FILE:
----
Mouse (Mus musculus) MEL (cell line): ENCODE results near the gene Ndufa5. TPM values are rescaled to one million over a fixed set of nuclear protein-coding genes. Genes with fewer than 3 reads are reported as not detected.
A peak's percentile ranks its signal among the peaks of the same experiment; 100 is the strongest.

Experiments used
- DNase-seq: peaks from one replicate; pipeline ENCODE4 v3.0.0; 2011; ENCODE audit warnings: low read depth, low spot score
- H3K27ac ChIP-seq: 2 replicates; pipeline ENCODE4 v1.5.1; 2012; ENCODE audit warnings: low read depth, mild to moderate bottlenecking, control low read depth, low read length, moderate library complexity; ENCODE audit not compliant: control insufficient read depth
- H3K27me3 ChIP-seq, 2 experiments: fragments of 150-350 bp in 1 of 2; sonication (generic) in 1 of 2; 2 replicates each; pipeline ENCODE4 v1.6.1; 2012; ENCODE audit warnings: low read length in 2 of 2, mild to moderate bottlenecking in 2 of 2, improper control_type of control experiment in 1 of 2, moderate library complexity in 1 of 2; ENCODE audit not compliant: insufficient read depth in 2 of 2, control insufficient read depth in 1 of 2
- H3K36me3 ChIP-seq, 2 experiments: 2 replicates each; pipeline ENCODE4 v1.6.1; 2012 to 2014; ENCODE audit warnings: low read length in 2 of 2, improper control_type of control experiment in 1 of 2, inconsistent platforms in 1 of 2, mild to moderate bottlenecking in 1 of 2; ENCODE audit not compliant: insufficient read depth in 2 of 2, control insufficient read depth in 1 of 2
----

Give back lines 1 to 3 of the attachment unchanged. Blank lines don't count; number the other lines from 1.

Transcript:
Mouse (Mus musculus) MEL (cell line): ENCODE results near the gene Ndufa5. TPM values are rescaled to one million over a fixed set of nuclear protein-coding genes. Genes with fewer than 3 reads are reported as not detected.
A peak's percentile ranks its signal among the peaks of the same experiment; 100 is the strongest.

Experiments used